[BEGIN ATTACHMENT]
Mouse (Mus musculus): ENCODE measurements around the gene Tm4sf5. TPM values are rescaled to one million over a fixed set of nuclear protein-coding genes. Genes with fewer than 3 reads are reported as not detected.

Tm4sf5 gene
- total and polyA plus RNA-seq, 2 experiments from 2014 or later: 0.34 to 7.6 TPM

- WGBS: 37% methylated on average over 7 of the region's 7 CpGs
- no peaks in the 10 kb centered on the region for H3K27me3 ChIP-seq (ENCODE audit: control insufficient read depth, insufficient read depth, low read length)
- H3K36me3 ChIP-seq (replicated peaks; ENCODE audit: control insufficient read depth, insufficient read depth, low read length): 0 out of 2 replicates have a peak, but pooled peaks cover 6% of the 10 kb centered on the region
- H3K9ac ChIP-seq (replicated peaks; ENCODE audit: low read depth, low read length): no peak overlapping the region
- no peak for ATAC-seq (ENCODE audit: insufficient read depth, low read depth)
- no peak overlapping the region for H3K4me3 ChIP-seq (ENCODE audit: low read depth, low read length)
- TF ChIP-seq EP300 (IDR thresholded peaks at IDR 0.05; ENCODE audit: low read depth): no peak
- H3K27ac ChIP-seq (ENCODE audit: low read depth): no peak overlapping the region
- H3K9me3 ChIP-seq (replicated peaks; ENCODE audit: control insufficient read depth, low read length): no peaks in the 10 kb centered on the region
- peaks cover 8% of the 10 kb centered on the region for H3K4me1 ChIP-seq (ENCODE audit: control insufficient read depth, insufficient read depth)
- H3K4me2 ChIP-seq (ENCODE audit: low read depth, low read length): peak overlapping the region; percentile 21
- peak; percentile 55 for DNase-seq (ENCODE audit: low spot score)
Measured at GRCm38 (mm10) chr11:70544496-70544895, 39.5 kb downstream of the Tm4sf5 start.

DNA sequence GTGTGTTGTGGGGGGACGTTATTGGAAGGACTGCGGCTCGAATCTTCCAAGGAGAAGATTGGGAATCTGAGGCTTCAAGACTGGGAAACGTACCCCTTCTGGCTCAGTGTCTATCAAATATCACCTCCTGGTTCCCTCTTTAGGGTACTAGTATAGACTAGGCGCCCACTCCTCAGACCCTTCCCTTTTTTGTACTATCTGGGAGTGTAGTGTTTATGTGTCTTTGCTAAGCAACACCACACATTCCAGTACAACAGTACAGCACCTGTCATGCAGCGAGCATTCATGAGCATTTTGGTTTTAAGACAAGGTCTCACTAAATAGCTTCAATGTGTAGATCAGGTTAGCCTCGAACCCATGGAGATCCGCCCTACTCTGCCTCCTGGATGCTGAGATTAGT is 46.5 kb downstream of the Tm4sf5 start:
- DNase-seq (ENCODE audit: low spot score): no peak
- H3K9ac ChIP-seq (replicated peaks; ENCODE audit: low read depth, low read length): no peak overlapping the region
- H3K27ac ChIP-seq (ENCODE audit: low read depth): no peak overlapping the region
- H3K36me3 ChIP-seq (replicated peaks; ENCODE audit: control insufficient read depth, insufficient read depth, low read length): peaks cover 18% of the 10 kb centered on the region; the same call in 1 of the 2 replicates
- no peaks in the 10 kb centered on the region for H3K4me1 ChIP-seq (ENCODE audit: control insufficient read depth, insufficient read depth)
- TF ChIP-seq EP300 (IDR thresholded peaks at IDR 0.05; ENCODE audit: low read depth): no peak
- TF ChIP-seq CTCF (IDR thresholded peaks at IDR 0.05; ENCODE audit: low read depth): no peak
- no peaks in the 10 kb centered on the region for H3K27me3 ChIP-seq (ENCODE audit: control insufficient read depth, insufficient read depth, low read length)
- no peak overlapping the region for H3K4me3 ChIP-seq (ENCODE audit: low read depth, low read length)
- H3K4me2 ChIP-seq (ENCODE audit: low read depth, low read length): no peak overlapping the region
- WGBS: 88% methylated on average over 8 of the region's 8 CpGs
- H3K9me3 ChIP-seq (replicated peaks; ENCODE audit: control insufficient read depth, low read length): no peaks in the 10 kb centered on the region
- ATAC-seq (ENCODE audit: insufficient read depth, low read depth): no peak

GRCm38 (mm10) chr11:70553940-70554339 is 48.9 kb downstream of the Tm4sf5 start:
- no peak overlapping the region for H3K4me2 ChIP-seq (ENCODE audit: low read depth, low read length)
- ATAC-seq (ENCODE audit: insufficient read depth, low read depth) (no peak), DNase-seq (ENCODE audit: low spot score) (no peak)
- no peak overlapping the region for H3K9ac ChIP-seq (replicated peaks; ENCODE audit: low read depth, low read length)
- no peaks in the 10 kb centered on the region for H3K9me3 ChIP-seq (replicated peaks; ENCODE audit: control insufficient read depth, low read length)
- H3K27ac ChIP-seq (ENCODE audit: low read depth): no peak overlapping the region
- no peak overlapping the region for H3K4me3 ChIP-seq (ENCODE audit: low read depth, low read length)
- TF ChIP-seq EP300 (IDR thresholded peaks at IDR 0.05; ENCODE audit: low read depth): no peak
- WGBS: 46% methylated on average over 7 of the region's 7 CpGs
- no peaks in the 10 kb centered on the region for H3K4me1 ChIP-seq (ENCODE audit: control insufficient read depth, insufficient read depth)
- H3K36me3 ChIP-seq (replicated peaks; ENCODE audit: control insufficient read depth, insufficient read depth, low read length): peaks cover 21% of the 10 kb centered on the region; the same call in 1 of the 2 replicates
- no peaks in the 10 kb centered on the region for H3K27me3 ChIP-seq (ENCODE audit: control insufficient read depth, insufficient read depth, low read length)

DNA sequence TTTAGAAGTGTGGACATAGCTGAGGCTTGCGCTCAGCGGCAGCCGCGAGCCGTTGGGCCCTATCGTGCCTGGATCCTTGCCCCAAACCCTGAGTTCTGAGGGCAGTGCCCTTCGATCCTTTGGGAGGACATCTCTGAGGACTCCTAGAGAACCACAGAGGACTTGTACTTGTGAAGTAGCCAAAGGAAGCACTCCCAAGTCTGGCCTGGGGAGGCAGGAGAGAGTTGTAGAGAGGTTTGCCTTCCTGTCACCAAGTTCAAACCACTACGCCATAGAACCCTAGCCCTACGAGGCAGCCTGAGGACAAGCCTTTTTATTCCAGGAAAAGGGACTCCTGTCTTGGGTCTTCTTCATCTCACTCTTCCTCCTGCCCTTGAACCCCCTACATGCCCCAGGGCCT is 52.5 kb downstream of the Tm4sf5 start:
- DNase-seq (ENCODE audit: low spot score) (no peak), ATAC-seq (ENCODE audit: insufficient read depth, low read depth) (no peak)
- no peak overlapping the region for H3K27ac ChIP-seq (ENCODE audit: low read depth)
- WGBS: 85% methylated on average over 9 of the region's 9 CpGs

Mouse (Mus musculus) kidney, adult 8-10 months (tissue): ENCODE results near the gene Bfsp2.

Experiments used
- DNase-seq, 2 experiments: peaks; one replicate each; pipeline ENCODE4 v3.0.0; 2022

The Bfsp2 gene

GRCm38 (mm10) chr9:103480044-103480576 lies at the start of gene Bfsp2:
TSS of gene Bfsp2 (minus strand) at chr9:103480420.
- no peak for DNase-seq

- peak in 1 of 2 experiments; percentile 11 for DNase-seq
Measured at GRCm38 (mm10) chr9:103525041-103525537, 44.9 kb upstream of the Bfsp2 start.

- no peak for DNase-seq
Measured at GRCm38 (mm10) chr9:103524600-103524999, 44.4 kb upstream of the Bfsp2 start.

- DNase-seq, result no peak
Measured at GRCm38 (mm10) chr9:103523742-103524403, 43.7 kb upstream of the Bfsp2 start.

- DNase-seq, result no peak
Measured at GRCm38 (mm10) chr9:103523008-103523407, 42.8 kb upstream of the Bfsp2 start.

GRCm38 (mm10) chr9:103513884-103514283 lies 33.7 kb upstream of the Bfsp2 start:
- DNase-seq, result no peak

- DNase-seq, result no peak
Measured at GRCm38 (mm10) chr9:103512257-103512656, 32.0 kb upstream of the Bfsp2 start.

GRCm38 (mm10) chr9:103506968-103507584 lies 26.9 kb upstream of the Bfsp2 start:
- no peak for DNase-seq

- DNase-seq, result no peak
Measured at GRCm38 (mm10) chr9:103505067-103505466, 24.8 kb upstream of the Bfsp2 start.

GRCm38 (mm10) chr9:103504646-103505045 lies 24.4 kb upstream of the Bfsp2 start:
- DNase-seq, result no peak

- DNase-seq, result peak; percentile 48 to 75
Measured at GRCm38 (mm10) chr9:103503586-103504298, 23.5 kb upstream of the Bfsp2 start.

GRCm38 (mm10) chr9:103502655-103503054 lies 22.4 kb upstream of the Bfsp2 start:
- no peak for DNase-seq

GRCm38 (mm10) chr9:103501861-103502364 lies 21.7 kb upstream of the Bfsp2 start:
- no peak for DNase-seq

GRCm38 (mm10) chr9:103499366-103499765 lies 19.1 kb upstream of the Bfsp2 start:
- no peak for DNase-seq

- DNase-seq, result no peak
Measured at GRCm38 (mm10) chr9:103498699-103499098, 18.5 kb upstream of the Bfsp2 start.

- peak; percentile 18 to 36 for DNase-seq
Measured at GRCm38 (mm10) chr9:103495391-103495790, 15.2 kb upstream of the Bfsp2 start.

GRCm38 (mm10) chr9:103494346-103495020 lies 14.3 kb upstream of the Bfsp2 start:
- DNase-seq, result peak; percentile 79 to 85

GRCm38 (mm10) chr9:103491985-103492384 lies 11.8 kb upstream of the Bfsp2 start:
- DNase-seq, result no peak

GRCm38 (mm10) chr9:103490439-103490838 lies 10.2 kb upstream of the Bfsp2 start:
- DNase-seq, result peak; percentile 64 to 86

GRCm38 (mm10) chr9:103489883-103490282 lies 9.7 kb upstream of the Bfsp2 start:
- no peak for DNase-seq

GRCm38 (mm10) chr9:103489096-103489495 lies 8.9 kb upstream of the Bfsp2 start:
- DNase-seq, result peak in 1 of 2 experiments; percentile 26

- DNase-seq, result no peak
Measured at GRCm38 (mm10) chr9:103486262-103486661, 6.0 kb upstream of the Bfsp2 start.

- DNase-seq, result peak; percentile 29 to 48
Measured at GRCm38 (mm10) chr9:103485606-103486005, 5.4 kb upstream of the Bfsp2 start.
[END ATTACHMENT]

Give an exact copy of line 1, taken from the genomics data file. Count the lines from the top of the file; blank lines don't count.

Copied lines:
Mouse (Mus musculus): ENCODE measurements around the gene Tm4sf5. TPM values are rescaled to one million over a fixed set of nuclear protein-coding genes. Genes with fewer than 3 reads are reported as not detected.